Start with Impact 2- Transforming People and Place

No matter how you frame it, probably, the ultimate goal of social enterprise is the transformation of people and/or place. 

Of course, through the lens of the kingdom of God, that transformation has a profoundly comprehensive quality to it. A restoration of persons that includes relationship with God and inclusion in a community of God’s people is a central and overarching goal to be sure. But because this is all a work of transformation, Christians can celebrate any form of transformation as good. Because God is making everything new again in Jesus, then we can champion all kinds of ends as we work to create pathways for people and place to experience some kind of transformation. 

There is a temptation in the church to pit spiritual transformation against transformation of other types; emotional, relational, vocational… One of the goals we have in CovEnterprises is to help us resist that notion by bringing together all these streams in the work we are doing. By engaging in kingdom saturated, community centered social enterprise; we have the opportunity to see transformation happening in every arena of life; in the lives of our neighbors and in the life of our neighborhood. 

John Perkins always describes God’s shalom as the moment when ‘nothing is missing and nothing is broken.’ That is what we pursue in the neighborhood when we engage in enterprise and economic development. We want to cultivate the conditions for that reality to be able to take root. 

Because our work is in the arena of economic development, that does mean that our effect will necessarily be economic, but it will not be merely economic. Its important from the start to think through our effect, our impact, in the neighborhood. As we said last time, starting with the impact we want to make in a community is the essential first work of social enterprise development.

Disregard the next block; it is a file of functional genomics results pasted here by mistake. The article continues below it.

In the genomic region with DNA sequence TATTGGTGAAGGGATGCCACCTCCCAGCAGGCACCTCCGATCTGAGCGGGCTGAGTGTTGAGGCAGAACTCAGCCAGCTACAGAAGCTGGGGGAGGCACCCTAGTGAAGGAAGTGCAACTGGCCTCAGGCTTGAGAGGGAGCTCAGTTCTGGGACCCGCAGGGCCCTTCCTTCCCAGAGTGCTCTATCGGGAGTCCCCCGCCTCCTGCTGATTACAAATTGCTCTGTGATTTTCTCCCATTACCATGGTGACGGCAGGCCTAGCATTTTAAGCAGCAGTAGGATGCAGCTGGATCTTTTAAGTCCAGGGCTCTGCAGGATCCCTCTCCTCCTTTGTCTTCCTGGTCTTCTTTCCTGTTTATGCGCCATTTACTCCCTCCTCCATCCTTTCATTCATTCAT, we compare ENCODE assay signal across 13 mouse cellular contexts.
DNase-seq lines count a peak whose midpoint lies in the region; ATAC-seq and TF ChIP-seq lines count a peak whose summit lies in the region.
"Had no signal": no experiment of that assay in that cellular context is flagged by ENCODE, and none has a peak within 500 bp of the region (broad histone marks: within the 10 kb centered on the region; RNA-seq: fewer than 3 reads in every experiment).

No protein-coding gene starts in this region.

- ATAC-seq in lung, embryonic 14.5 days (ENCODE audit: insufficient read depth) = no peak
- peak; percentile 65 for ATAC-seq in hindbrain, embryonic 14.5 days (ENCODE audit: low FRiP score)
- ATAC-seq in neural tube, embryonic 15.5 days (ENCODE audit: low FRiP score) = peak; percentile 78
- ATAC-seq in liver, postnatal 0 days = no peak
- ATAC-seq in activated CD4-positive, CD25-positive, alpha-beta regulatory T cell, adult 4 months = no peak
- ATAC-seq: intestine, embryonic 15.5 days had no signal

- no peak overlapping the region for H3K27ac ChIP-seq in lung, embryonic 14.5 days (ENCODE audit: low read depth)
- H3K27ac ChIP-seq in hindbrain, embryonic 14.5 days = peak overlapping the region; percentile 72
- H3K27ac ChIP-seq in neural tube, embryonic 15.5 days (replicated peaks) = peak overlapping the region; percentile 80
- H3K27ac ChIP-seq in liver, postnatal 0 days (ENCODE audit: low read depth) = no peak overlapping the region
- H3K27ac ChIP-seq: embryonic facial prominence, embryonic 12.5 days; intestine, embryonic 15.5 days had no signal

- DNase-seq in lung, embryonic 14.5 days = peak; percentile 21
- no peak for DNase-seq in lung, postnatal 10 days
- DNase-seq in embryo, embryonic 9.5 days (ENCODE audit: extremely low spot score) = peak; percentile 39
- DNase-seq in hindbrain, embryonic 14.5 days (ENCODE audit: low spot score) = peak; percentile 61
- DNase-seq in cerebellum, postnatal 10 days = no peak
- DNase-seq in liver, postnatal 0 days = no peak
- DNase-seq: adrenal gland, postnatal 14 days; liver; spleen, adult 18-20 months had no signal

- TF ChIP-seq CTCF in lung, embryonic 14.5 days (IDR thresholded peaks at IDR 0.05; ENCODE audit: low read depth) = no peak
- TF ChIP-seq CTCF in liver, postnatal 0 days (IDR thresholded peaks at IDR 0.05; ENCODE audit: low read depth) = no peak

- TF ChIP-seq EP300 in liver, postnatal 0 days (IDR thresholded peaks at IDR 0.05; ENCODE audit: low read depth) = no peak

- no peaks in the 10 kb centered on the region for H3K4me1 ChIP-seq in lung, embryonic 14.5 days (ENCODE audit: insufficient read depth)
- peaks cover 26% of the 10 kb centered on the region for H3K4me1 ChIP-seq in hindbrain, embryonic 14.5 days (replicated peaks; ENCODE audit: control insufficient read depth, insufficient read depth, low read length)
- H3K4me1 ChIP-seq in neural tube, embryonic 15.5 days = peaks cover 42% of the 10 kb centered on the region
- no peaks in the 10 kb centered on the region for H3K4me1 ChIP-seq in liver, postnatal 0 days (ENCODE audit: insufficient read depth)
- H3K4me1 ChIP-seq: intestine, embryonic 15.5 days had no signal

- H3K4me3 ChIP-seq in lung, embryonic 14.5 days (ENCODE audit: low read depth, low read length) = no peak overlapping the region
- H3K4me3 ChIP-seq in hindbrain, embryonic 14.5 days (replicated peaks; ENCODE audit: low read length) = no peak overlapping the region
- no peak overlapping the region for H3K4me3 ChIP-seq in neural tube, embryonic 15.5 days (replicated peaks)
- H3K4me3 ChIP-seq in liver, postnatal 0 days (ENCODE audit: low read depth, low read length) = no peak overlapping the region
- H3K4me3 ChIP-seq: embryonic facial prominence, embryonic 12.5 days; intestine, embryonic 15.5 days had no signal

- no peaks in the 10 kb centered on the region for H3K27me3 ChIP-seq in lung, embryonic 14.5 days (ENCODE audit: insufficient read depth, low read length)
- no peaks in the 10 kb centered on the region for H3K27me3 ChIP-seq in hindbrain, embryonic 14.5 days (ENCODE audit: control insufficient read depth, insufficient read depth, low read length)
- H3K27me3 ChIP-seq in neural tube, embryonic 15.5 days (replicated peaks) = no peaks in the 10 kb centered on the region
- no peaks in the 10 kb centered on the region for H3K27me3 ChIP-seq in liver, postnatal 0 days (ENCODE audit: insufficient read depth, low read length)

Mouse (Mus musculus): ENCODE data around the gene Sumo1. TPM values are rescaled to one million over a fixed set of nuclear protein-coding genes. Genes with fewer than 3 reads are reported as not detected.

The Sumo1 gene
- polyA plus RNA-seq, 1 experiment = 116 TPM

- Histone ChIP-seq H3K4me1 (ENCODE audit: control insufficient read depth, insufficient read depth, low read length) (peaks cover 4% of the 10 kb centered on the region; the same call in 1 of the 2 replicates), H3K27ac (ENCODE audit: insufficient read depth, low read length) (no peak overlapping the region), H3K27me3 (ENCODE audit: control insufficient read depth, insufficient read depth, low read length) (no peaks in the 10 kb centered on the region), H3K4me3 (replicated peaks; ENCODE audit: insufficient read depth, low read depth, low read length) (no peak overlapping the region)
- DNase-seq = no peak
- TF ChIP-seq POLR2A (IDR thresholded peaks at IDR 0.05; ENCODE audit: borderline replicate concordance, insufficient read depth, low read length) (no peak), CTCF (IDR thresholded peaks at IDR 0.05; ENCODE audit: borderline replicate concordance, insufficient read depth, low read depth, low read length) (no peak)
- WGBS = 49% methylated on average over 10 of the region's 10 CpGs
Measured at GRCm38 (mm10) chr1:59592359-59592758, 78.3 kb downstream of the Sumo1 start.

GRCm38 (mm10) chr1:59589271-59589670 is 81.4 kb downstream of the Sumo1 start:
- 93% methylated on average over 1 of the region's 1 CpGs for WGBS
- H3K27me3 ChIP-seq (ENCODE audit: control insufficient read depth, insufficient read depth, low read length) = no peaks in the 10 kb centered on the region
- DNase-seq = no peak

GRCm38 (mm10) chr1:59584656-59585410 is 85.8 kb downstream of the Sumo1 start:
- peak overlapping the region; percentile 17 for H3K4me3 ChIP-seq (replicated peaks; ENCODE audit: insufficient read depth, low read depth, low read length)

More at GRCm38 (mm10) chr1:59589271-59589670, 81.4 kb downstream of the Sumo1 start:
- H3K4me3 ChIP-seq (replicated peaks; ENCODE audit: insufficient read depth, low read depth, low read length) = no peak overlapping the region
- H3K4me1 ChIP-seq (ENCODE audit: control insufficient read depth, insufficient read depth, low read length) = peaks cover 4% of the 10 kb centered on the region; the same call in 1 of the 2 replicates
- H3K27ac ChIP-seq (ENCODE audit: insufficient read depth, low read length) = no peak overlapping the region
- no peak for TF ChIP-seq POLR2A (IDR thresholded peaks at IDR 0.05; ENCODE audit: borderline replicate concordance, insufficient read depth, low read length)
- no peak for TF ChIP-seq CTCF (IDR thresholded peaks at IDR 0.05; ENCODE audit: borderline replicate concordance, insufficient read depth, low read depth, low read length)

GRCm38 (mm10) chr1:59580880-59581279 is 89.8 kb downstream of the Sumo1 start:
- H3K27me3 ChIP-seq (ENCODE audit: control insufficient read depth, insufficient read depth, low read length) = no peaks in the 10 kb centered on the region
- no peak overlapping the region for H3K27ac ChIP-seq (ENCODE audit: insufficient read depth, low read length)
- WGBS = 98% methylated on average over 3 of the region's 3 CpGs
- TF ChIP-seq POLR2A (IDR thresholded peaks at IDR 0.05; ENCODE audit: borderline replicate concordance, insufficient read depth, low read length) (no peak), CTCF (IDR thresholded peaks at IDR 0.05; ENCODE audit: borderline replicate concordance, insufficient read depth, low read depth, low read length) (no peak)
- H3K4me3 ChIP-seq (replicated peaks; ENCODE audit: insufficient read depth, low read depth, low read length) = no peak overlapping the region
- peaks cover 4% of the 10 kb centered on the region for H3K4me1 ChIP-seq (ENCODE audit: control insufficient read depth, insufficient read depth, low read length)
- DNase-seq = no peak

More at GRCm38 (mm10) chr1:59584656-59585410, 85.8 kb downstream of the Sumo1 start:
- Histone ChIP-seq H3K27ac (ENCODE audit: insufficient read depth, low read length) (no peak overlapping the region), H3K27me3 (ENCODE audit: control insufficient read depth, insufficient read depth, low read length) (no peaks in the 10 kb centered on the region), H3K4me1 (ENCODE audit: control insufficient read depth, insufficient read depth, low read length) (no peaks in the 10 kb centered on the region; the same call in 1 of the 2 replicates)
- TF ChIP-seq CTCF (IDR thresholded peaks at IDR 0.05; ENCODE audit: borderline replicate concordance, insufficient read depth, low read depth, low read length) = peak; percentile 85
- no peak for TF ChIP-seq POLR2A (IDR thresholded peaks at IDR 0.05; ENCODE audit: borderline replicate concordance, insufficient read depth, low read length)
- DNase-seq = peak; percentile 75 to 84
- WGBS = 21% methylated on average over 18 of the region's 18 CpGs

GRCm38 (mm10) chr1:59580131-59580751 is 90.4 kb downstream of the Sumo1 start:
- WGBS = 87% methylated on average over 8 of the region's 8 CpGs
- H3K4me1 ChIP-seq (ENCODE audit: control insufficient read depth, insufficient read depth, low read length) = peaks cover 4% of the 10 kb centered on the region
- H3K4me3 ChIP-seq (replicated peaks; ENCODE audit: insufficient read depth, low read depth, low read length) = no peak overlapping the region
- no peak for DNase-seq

When we say our goal is transformation of people and place, we have set the parameters for our work, but we have not yet been specific enough. What kind of transformation? What are concrete markers that will help us know if we are seeing some of the change we hope to see?

Over the next four blogs we will consider 4 major categories of community transformation (through the lens of economic development work) and name some of the ways we might name the impact we want to have as we consider launching social enterprise in the neighborhood. 

About Adam Gustine

Adam Gustine leads CovEnterprises for Love Mercy Do Justice and the Evangelical Covenant Church. He is also the founder of Jubilee Ventures; an economic incubator in South Bend, IN. He and his wife, Ann, live in South Bend with their three kids.

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